Ductless air conditioners use new technology to cool your home without need for expensive ductwork. These units are compact, making them ideal for small homes and apartments, and their variable speed compressors improve comfort and efficiency by matching your home’s cooling needs in real time. Ductless systems do require specialized knowledge to set up, but after installation, they tend to run very smoothly.

Heat pumps are dual-use units that effectively function as reversible air conditioners. During the cooling season, the heat pump collects heat from inside and releases it outside; during the heating season, the cycle runs backward as the unit collects heat from the outdoor air. Because they combine heating and cooling in one package, heat pumps are great choices for homes where space is at a premium. However, they tend to require a fair amount of maintenance to keep running throughout the year.

For the most part, air conditioners are designed to last about 10 years. That lifespan tends to change somewhat depending on the unit’s degree of use, however; in hot areas, air conditioners have to work very hard and endure a great deal of wear and tear as a result. Conversely, air conditioners tend to last a little longer in areas with mild climates.

To help your air conditioner last as long as possible, you will need to keep it properly maintained. Changing the air filter frequently will help, as will carrying out frequent checks for corrosion on the wires and other visible maintenance issues. The best way to make the most of your air conditioner is to invest in an annual service agreement; our technicians will come to your home and clear up any small issues before they can threaten your unit’s future.

Improving indoor air quality is particularly essential for people who suffer from asthma or allergies, but it is important for anyone. One of the most effective ways to promote good air quality in your home is to invest in a dedicated ventilator, which removes old, stale air from inside and replaces it with clean, fresh air from the outdoors. Ventilators are designed to work in concert with your existing air conditioner or heat pump, so you will notice an immediate difference in air quality without sacrificing any cooling power.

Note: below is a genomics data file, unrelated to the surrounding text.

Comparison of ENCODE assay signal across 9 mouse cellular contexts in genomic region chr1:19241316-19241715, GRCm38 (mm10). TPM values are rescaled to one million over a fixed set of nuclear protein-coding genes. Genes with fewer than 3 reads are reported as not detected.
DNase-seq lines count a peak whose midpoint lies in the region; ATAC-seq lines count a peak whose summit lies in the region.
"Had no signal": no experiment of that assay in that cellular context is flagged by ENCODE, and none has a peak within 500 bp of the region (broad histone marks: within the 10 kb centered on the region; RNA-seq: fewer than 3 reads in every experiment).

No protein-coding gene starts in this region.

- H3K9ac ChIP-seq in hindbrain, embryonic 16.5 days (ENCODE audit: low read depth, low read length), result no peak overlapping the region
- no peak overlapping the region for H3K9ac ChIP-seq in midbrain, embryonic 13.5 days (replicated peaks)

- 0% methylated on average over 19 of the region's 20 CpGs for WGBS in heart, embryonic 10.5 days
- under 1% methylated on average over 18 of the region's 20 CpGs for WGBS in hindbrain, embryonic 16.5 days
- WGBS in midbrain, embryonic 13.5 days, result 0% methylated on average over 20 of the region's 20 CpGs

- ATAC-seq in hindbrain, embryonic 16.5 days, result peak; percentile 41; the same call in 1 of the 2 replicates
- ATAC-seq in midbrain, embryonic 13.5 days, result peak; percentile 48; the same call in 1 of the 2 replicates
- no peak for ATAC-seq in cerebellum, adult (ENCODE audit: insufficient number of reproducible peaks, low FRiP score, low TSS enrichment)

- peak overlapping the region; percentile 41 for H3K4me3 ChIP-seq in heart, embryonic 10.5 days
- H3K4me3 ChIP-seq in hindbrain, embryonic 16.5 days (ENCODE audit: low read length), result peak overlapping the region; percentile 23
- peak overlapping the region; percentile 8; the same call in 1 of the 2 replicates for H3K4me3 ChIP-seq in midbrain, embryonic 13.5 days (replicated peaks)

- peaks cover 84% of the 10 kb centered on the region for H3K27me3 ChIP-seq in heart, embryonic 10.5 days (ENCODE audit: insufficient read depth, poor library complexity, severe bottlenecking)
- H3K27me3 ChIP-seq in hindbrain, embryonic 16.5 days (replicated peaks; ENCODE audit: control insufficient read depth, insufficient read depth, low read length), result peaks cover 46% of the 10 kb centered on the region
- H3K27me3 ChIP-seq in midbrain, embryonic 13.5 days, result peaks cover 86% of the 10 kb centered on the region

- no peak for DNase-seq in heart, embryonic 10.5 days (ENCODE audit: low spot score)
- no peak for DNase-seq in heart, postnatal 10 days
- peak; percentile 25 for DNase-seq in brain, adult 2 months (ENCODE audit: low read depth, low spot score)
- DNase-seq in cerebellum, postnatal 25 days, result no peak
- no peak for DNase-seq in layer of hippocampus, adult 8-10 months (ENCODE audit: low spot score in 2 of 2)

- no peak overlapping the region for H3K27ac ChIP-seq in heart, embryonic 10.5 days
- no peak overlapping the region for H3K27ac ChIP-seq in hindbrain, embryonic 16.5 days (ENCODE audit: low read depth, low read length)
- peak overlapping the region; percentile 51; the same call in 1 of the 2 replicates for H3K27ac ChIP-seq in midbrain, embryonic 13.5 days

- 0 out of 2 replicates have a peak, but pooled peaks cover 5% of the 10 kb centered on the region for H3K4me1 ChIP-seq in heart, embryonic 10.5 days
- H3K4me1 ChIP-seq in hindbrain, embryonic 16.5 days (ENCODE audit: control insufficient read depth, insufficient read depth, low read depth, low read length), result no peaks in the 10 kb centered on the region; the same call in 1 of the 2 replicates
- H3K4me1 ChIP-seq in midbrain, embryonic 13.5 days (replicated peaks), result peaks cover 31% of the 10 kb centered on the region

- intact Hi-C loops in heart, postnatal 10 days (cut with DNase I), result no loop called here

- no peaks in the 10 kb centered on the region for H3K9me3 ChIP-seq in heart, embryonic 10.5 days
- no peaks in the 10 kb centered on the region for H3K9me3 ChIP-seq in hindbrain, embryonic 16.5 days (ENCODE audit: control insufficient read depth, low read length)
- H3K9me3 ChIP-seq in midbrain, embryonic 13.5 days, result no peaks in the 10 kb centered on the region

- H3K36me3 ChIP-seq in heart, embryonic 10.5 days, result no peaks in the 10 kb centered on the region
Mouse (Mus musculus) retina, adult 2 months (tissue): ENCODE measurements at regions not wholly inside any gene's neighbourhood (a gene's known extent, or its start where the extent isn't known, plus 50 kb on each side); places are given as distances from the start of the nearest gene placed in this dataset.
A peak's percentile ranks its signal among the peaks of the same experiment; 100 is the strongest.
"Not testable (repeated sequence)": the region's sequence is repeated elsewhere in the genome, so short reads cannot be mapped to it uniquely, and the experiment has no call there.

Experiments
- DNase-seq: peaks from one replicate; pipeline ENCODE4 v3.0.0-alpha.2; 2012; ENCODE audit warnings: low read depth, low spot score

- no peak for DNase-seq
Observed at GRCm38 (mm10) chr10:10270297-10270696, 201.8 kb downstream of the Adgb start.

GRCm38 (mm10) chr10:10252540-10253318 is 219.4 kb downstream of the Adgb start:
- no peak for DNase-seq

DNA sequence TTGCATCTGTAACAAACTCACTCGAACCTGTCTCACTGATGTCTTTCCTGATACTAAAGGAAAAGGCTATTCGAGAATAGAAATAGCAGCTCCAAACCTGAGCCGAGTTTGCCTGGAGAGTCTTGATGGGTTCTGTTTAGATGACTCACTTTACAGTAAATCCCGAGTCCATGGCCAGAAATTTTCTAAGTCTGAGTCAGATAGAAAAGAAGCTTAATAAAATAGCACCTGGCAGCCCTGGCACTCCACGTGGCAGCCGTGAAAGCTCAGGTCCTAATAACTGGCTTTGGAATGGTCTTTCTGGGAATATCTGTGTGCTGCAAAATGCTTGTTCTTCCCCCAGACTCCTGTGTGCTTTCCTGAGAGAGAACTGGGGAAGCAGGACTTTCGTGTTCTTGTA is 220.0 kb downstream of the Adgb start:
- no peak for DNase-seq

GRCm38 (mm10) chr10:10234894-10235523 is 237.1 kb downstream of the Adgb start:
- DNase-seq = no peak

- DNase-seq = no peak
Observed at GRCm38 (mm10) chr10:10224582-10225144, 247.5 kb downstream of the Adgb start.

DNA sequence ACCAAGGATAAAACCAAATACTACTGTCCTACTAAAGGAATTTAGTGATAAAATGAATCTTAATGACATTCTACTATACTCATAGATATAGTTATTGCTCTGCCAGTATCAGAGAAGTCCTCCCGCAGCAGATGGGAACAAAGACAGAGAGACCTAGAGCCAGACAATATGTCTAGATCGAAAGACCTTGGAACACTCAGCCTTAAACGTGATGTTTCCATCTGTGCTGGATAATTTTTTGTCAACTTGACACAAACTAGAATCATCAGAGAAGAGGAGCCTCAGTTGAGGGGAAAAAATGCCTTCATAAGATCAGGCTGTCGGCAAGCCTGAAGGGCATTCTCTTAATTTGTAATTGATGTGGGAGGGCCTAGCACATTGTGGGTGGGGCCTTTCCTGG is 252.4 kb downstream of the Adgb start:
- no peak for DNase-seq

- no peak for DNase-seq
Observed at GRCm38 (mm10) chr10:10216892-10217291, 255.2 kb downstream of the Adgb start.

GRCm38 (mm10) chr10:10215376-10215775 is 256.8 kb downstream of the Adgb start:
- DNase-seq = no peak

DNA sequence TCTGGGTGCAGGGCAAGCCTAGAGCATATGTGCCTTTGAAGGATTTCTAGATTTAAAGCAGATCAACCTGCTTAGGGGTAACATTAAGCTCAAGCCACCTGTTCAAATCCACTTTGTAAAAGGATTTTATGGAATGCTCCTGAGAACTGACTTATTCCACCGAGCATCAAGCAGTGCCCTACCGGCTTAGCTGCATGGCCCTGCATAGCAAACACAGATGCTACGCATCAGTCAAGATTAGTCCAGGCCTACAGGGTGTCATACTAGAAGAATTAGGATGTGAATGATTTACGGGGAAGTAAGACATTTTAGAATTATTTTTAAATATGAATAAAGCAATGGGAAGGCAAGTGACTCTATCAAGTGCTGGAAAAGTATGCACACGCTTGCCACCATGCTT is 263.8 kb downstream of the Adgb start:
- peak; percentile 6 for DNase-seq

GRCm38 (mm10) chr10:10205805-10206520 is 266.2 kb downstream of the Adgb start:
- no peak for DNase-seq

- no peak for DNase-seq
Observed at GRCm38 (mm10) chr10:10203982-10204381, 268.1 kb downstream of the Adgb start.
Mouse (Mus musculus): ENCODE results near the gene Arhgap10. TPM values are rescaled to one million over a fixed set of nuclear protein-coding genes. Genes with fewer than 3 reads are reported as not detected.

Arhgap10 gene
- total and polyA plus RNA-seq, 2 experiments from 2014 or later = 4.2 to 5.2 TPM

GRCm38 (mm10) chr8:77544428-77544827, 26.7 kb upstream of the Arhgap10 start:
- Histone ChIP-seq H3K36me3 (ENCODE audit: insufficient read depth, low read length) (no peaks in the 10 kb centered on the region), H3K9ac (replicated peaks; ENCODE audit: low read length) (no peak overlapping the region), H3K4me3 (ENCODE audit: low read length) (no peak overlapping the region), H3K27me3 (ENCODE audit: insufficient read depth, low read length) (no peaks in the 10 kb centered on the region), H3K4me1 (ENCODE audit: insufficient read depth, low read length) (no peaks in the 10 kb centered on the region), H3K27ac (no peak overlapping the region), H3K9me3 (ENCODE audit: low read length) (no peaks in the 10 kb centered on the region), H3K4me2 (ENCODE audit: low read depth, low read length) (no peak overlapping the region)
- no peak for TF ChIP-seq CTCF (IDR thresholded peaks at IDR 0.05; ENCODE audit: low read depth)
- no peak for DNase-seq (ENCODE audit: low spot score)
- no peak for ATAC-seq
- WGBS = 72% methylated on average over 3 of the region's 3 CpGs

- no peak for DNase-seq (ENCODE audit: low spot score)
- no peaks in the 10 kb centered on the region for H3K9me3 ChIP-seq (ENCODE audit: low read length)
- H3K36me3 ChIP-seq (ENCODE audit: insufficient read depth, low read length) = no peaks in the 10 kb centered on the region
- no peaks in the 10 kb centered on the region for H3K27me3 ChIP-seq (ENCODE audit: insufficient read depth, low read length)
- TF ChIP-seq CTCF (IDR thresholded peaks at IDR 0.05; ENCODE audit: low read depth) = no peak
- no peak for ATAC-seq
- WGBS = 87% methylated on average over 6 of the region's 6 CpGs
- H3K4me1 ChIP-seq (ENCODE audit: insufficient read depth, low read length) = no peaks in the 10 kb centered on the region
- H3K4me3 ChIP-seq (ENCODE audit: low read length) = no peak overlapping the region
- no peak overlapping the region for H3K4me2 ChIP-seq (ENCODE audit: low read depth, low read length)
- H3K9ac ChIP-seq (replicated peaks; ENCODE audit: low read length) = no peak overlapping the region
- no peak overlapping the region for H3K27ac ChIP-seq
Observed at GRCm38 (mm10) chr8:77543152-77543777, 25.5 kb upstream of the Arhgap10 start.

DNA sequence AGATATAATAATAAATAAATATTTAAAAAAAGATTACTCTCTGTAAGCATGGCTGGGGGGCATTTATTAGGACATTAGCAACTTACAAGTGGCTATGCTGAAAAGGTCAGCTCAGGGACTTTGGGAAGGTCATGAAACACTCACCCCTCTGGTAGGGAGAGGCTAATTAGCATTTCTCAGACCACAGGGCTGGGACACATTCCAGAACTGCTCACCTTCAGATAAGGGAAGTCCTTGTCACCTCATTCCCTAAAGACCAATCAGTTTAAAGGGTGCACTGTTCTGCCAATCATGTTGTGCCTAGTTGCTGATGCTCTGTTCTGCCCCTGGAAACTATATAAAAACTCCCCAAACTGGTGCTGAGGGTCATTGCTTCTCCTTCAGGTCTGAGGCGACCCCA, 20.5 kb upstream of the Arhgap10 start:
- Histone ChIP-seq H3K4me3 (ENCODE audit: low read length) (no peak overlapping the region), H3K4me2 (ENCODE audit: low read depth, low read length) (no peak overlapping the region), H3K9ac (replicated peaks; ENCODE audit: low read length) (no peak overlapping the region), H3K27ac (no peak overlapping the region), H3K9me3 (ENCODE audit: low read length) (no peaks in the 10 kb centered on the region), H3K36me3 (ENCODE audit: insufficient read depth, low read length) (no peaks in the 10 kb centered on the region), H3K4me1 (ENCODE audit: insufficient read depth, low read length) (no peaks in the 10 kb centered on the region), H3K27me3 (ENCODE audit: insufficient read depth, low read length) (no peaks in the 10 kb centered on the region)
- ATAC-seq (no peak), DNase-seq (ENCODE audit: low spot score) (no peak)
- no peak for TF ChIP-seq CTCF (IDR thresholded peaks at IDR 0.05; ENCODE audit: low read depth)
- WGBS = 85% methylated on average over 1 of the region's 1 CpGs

Remember, every degree makes a difference of 7 percent in your air conditioner’s power consumption, so the rule of thumb is to set your thermostat as high as you can comfortably stand. For most people, this is somewhere between 76 and 79 degrees. Note that using a ceiling fan, you can tolerate even higher indoor temperatures thanks to the artificial “wind chill” effect created by the moving blades.

The best setting for your thermostat varies somewhat throughout the day. If you are away from home for long stretches of time, for instance, it can be helpful to turn your thermostat up before leaving and turn it back down when you return. Most air conditioners can cool your home fairly quickly, so you won’t be uncomfortable for more than a few minutes. Likewise, you can stand higher temperatures while you are asleep, so try turning the thermostat up before bedtime and turning it back down in the morning.

A modern programmable thermostat can take all of the work out of these constant changes by automatically hitting target temperatures at particular times of day. Also consider investing in a zoned system, which can break up your home into separate climate control areas and let you set different temperatures in different rooms. For total control, some thermostats even offer remote access options that are perfect for on-the-go homeowners.

Any air conditioner will turn on and off occasionally during normal operation, but constant cycling may indicate a problem with your unit. One common issue is that the air conditioner is too big for the space it is cooling; in that situation, the air conditioner will quickly lower the temperature to the target point, then shut off, and then kick back in when the temperature rises in. All that unnecessary cycling wastes electricity and puts more wear and tear on your unit.

If your unit is properly sized for your home, an electrical issue is likely to blame for the cycling on and off. Check the wires going into the air conditioner for any rust, corrosion or other damage that could be interrupting the power supply. Another common cause is ice formation on the coils, which can in turn be caused by a dirty air filter or a refrigerant leak. Locate the refrigerant gauge to confirm that the refrigerant level is still in the recommended range, and don’t forget to change the filter every month.